(c) dglimages – stock.adobe.com
By Nasharie Stewart
I loved the polished glass exterior of that high school building. When entering, I would feel warmly welcomed by all of the bright colors and lighting. The lockers were big enough to fit all of our books and bags, the cafeteria was spacious and sunlit, and the air was always just the right temperature.
Upstairs, the library was overflowing with new books on every shelf. A librarian would help us find any books we might need for research or study hall purposes. And when other schools came to visit for a game or an academic event, I would feel overcome with pride for this high school.
This was an adequately funded school. Except this wasn’t my high school.
This was a real high school that I visited just minutes down the road from mine, located within a different zip code. And while I’m proud to have attended the William Penn School District where I graduated in 2021, because of the supportive community I found within it, I also recognize the resources and opportunities that I’ve missed out on.
Opportunities for libraries with up-to-date books and a cafeteria not located in a dimly lit basement. Instead, I remember wearing my coat in classrooms during winter because there wasn’t any heat, the exposed wiring hanging loose and bricks sliding out of the walls. All things that led to feelings of embarrassment when other schools came to visit.
However, thanks to the Commonwealth Court’s February ruling, students will no longer have to miss out on all of the things that an equitable education should have. It’s now inexcusable for my experiences to continue being that of younger generations.
When I was a third grader, I realized for the first time that there were many things missing from my elementary school. I always felt that it wasn’t quite normal for us to read from old books or for our auditorium to also be our cafeteria.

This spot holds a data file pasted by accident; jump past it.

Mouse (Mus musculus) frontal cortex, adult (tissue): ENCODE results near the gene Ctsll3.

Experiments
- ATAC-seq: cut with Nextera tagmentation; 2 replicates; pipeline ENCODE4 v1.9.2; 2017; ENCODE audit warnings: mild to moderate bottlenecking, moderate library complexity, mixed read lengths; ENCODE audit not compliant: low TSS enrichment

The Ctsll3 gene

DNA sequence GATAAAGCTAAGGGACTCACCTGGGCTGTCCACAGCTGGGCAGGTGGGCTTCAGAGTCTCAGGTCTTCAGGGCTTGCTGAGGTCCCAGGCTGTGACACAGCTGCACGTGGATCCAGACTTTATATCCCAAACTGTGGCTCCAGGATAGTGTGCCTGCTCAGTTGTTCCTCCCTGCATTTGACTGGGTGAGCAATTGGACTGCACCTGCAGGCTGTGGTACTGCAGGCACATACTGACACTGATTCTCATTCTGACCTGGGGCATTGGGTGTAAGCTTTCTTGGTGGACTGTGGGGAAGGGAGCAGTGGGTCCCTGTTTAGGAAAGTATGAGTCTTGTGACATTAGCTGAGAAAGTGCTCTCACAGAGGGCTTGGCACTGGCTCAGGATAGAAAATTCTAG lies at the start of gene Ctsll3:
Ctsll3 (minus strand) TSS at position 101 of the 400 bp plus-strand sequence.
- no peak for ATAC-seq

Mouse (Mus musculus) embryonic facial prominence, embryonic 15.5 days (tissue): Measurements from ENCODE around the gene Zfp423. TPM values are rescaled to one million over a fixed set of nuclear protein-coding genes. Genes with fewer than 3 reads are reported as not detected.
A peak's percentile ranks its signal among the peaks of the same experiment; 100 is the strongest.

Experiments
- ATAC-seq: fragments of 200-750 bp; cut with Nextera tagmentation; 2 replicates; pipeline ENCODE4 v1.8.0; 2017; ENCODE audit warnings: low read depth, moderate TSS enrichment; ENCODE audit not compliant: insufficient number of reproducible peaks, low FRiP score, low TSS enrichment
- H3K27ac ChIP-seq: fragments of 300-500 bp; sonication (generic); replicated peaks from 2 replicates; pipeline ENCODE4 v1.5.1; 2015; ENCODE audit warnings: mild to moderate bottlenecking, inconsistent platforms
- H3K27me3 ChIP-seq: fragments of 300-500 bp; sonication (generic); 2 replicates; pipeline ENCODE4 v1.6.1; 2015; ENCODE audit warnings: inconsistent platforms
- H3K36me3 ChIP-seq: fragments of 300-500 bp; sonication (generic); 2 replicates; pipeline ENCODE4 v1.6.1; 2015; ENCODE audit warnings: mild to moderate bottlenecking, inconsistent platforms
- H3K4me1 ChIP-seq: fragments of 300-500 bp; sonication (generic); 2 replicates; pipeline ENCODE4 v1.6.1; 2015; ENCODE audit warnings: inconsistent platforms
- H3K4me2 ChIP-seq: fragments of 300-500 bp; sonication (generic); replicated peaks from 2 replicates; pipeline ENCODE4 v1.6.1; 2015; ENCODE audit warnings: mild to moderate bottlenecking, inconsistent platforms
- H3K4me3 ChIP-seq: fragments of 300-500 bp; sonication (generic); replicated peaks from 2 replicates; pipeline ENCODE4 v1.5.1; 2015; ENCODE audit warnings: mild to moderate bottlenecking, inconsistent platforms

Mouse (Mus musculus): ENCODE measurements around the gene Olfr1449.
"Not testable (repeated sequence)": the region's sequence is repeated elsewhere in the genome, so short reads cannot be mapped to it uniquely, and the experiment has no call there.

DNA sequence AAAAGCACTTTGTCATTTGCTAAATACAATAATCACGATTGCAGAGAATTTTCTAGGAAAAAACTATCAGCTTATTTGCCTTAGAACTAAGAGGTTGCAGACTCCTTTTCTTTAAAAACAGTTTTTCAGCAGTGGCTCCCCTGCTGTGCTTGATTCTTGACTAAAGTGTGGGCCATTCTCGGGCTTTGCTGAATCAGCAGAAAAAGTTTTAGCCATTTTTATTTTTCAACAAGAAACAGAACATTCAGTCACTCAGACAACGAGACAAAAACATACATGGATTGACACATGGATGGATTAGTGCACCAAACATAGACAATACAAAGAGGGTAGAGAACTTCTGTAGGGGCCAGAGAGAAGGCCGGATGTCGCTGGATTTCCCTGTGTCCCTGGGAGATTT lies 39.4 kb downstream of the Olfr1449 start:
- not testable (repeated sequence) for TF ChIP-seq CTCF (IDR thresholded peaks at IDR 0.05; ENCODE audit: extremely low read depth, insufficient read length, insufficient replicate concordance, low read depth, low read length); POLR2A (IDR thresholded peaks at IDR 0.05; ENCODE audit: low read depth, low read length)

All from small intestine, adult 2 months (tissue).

However, it wasn’t until there was a gas leak in my elementary school that forced me to visit another, more adequately funded school outside of our district, that it all became clear. At that moment I began to wonder why students who looked like me, or were Black, had less.
That realization occurred in 2013, when I was far too young to know that a year later my district and five others would file a lawsuit against state officials for fair funding – a clear confirmation that what I was experiencing was far from normal.
My hope is that now, younger students won’t have to feel inferior or wonder why they don’t have what other schools have. My hope is that now, when these younger students get to high school, they won’t be sitting in a classroom where a pipe from the ceiling could burst and flood the room.
When I was in my sophomore year of high school, this happened during my English class. It’s a moment I’ll always remember. Not because I felt unsafe or bothered by all of the water getting on us, but because I felt my learning had been interrupted.
We spent the next week bouncing around different classrooms to continue our lessons in the back of another teacher’s room while they were teaching. We had to be quieter and I’m sure we fell behind the curriculum because of the interruption. Eventually, the district found a way to repair the pipe, but it wasn’t a permanent repair. There weren’t enough funds for that.
When we were finally able to return to our original classroom, I remember looking up at the ceiling and thinking “When that happens again, maybe if I quickly pull the classroom trash can underneath, we can minimize the mess.”
When state legislators act in good faith to implement the court’s ruling, these aren’t worries students will have anymore. This ruling affirms that every student is able to learn when given the right tools and shown that they are believed in. For so long the message to students in underfunded schools has been “You don’t matter.” Now it’s time for legislators to let students know by their actions that they do matter.
It’s time for them to fundamentally change the way Pennsylvania funds public schools because it’s no longer simply heartbreaking to leave these schools under-resourced. Now it’s unconstitutional.
Nasharie Stewart is a sophomore at Johns Hopkins University studying Political Science and Psychology. She is an advocate for equitable funding and an intern for the Education Law Center, one of the law centers that brought the fair funding litigation.
Our stories may be republished online or in print under Creative Commons license CC BY-NC-ND 4.0. We ask that you edit only for style or to shorten, provide proper attribution and link to our web site. Please see our republishing guidelines for use of photos and graphics.